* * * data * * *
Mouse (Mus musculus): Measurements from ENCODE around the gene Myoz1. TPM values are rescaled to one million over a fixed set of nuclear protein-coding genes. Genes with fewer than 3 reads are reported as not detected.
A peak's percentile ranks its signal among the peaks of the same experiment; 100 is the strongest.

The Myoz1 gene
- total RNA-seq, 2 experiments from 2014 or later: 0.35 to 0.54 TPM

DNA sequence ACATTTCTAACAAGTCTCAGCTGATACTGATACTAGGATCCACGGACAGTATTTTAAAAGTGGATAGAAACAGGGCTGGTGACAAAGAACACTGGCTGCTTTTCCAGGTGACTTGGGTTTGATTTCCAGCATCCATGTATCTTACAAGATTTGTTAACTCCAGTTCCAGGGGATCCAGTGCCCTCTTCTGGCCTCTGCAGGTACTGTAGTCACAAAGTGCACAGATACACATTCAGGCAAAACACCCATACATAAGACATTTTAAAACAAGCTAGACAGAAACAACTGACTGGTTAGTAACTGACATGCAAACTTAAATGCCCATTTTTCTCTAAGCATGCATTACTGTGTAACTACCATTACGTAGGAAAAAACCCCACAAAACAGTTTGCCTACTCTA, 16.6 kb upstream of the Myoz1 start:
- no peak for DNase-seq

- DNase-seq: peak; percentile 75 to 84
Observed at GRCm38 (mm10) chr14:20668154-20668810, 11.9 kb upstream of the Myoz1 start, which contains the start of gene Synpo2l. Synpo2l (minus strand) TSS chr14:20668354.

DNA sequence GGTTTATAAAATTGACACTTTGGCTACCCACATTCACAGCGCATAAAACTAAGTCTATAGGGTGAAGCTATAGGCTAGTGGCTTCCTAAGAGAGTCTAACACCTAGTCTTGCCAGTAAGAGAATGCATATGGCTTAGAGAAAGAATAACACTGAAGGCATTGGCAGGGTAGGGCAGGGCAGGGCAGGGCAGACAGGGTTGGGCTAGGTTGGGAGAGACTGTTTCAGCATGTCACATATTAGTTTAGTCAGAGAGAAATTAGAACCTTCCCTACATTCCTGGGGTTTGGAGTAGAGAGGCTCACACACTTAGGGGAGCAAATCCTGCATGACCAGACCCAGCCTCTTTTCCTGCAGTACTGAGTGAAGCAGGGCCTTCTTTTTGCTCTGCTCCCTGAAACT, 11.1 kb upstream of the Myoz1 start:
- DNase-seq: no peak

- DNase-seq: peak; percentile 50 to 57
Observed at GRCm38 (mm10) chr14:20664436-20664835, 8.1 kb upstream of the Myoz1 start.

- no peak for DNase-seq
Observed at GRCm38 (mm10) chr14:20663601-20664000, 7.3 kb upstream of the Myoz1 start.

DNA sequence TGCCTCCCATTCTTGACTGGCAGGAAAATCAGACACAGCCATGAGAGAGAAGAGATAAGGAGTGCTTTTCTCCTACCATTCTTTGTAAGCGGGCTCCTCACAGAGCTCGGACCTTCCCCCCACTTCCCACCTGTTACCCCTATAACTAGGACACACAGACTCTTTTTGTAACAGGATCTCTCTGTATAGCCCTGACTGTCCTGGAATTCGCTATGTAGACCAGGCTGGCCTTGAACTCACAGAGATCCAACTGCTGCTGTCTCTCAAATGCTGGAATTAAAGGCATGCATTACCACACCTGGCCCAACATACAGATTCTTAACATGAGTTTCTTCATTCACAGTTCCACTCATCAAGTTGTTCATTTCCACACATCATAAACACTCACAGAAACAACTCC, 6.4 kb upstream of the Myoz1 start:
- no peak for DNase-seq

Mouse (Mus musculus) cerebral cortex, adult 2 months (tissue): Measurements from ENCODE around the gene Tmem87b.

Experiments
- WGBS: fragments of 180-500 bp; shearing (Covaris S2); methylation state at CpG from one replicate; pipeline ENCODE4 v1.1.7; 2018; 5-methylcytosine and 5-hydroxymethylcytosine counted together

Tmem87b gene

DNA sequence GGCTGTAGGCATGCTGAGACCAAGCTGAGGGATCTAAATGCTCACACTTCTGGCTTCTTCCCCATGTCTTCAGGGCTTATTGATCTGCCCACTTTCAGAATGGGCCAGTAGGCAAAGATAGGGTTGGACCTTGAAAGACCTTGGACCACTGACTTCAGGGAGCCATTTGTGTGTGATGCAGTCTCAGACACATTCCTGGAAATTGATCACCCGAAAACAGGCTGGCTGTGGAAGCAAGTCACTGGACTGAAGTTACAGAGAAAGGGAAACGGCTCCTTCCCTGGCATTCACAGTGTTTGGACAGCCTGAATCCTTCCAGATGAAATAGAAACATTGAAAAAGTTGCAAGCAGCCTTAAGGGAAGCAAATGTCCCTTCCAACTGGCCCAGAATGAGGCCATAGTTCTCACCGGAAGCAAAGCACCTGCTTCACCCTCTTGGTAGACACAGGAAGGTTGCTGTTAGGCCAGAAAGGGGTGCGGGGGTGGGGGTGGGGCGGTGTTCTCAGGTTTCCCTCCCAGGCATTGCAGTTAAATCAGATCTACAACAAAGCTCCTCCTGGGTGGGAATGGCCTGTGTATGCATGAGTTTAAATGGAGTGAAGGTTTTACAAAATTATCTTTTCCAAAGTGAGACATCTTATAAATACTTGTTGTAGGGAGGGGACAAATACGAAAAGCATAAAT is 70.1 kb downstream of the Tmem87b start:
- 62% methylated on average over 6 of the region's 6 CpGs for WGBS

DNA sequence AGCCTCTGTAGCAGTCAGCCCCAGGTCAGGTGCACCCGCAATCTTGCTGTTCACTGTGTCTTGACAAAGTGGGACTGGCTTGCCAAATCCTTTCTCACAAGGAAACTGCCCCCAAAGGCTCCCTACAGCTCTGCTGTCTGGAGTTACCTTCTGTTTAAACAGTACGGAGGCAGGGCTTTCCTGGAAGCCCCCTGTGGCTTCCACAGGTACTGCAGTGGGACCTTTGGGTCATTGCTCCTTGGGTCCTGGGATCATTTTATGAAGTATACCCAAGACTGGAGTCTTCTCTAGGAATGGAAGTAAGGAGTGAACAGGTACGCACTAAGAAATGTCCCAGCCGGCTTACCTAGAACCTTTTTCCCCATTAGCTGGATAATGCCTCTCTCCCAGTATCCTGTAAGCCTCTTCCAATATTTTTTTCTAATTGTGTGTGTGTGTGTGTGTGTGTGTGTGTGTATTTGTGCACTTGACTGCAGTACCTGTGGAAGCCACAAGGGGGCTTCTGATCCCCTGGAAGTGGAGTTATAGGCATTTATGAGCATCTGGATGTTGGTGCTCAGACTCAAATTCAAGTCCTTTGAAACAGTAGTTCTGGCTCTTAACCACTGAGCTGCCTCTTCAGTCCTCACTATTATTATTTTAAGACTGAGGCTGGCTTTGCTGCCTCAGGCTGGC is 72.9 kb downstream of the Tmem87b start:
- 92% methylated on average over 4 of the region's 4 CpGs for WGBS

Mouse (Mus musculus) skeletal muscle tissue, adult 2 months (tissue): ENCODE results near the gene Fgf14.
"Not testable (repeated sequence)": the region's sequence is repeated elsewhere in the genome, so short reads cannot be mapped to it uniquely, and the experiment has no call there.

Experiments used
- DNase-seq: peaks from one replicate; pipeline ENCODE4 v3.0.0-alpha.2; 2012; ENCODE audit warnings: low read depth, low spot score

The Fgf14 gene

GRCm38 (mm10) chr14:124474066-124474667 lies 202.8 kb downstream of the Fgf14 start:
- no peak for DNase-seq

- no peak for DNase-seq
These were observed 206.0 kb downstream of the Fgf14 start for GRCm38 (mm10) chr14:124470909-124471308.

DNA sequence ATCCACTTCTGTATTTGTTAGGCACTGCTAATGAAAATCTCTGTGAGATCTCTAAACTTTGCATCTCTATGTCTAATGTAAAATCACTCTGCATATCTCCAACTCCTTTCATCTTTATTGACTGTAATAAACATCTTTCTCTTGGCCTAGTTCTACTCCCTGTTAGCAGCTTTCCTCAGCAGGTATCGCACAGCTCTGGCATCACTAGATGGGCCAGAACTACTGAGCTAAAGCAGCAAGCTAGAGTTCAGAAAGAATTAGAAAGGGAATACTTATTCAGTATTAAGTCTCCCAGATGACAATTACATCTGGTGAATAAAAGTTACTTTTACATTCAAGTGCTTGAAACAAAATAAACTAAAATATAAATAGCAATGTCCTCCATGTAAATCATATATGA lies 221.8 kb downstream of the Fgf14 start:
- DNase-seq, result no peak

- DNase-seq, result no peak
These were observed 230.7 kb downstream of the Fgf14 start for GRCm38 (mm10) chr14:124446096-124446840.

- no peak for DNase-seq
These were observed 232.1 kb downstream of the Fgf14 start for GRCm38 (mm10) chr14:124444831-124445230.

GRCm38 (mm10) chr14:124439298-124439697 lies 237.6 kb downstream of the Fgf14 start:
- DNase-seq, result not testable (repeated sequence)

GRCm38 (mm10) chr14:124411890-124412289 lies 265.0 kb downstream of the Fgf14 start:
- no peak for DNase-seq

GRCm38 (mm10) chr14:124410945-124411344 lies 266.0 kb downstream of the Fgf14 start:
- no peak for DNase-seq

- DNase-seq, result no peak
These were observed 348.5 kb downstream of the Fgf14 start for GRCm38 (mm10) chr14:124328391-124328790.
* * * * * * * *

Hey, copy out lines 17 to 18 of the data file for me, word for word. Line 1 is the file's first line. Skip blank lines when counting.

Mouse (Mus musculus) cerebral cortex, adult 2 months (tissue): Measurements from ENCODE around the gene Tmem87b.

Experiments